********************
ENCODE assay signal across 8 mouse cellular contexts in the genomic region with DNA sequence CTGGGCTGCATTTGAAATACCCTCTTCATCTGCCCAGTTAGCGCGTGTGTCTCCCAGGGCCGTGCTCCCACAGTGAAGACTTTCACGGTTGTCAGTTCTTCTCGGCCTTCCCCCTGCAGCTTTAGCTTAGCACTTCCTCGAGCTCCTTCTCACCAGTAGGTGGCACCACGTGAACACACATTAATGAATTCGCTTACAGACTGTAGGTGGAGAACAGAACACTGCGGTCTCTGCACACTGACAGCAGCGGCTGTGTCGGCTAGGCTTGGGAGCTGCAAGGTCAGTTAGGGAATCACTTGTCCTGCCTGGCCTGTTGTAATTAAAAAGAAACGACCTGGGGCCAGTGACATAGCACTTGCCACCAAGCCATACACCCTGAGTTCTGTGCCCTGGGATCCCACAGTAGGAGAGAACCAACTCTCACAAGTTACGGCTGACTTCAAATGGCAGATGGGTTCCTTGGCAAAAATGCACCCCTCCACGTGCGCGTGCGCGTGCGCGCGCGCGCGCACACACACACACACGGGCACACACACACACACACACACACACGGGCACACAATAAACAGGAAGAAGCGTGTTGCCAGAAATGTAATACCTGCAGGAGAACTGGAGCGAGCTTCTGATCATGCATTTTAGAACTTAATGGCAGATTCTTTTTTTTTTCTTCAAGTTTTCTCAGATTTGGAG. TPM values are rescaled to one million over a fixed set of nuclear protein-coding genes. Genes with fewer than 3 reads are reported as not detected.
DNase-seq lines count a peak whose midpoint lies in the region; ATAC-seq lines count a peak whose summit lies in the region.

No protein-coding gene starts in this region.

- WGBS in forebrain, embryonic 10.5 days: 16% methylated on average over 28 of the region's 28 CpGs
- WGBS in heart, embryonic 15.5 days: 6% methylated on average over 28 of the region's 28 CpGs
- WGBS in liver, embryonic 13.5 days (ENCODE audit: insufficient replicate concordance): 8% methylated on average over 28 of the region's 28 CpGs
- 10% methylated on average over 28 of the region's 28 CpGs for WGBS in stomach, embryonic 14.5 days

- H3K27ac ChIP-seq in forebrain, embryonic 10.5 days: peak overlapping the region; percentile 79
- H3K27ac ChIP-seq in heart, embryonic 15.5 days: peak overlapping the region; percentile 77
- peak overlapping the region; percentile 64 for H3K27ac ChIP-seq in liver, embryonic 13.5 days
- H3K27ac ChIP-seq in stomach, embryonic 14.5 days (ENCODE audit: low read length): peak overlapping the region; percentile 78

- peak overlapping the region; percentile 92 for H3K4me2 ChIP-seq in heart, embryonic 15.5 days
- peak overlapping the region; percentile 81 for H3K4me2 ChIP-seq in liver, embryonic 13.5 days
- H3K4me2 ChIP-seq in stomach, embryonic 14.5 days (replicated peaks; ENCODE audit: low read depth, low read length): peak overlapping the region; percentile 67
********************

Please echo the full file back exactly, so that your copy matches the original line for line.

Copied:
ENCODE assay signal across 8 mouse cellular contexts in the genomic region with DNA sequence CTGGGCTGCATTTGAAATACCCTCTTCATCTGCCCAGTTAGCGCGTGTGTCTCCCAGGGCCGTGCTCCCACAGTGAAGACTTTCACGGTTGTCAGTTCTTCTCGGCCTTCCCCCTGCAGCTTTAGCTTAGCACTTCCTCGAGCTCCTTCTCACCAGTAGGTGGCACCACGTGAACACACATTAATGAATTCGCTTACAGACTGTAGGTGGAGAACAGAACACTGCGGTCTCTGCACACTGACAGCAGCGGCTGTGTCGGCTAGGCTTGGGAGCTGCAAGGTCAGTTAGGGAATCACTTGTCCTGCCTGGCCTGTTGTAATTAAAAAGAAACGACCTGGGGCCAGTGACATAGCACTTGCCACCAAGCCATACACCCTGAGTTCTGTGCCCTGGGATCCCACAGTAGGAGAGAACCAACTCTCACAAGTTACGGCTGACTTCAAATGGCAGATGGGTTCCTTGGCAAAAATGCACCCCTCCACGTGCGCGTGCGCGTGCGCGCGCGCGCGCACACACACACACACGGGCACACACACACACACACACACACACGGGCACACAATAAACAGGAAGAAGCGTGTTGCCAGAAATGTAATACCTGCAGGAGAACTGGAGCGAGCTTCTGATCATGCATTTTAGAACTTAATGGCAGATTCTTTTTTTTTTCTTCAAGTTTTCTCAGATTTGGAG. TPM values are rescaled to one million over a fixed set of nuclear protein-coding genes. Genes with fewer than 3 reads are reported as not detected.
DNase-seq lines count a peak whose midpoint lies in the region; ATAC-seq lines count a peak whose summit lies in the region.

No protein-coding gene starts in this region.

- WGBS in forebrain, embryonic 10.5 days: 16% methylated on average over 28 of the region's 28 CpGs
- WGBS in heart, embryonic 15.5 days: 6% methylated on average over 28 of the region's 28 CpGs
- WGBS in liver, embryonic 13.5 days (ENCODE audit: insufficient replicate concordance): 8% methylated on average over 28 of the region's 28 CpGs
- 10% methylated on average over 28 of the region's 28 CpGs for WGBS in stomach, embryonic 14.5 days

- H3K27ac ChIP-seq in forebrain, embryonic 10.5 days: peak overlapping the region; percentile 79
- H3K27ac ChIP-seq in heart, embryonic 15.5 days: peak overlapping the region; percentile 77
- peak overlapping the region; percentile 64 for H3K27ac ChIP-seq in liver, embryonic 13.5 days
- H3K27ac ChIP-seq in stomach, embryonic 14.5 days (ENCODE audit: low read length): peak overlapping the region; percentile 78

- peak overlapping the region; percentile 92 for H3K4me2 ChIP-seq in heart, embryonic 15.5 days
- peak overlapping the region; percentile 81 for H3K4me2 ChIP-seq in liver, embryonic 13.5 days
- H3K4me2 ChIP-seq in stomach, embryonic 14.5 days (replicated peaks; ENCODE audit: low read depth, low read length): peak overlapping the region; percentile 67